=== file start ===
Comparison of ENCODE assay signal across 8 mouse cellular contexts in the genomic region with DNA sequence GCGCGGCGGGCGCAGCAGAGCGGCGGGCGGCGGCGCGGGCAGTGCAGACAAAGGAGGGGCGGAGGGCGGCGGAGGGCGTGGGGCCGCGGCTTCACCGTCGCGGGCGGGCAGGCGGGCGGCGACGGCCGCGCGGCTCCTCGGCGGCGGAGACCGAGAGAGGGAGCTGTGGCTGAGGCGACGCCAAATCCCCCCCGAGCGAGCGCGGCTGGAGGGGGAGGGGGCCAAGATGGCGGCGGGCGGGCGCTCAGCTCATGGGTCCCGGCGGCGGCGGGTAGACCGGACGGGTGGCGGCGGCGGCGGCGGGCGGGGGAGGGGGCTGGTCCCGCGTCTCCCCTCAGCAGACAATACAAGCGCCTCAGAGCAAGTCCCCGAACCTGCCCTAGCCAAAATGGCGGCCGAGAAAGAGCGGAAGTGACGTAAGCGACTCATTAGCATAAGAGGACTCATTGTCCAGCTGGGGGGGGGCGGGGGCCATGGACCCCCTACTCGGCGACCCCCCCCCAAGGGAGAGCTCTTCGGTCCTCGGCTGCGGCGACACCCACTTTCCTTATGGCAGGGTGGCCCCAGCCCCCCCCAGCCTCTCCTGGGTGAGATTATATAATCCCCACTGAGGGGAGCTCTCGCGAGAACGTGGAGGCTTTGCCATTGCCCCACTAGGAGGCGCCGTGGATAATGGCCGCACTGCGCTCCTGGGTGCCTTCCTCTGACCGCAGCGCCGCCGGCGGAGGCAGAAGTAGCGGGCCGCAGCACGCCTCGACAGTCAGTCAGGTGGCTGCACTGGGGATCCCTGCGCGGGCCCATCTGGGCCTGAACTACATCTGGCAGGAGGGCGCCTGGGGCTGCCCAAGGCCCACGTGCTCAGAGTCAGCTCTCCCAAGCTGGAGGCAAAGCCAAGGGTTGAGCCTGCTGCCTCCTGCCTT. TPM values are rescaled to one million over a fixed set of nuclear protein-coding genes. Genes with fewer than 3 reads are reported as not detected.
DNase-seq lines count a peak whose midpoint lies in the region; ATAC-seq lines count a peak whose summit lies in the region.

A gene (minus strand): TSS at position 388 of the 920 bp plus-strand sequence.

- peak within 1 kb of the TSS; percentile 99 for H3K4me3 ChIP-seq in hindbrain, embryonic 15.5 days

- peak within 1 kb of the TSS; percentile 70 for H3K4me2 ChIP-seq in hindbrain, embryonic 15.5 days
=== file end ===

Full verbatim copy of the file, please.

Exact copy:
Comparison of ENCODE assay signal across 8 mouse cellular contexts in the genomic region with DNA sequence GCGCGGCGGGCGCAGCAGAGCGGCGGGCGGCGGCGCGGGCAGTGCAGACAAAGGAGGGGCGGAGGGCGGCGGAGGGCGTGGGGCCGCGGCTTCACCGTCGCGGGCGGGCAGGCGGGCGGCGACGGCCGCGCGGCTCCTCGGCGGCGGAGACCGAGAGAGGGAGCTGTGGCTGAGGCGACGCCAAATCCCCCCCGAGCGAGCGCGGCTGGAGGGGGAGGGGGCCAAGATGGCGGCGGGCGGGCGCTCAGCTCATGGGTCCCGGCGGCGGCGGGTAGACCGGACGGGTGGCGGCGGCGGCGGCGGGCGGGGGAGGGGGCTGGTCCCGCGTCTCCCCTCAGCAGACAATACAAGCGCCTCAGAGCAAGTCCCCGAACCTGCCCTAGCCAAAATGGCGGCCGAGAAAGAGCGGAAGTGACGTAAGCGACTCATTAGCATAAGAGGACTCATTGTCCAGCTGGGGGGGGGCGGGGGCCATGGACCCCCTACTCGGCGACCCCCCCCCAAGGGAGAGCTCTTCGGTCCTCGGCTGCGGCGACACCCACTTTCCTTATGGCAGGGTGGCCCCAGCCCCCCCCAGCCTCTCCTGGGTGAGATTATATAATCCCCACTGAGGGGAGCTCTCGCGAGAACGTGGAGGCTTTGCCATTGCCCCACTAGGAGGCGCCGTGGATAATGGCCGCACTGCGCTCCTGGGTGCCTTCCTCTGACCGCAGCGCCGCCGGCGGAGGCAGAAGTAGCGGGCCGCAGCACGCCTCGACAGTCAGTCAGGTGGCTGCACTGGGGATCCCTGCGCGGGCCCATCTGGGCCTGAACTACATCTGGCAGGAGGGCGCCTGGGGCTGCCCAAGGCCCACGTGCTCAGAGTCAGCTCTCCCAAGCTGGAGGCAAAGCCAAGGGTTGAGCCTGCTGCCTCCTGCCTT. TPM values are rescaled to one million over a fixed set of nuclear protein-coding genes. Genes with fewer than 3 reads are reported as not detected.
DNase-seq lines count a peak whose midpoint lies in the region; ATAC-seq lines count a peak whose summit lies in the region.

A gene (minus strand): TSS at position 388 of the 920 bp plus-strand sequence.

- peak within 1 kb of the TSS; percentile 99 for H3K4me3 ChIP-seq in hindbrain, embryonic 15.5 days

- peak within 1 kb of the TSS; percentile 70 for H3K4me2 ChIP-seq in hindbrain, embryonic 15.5 days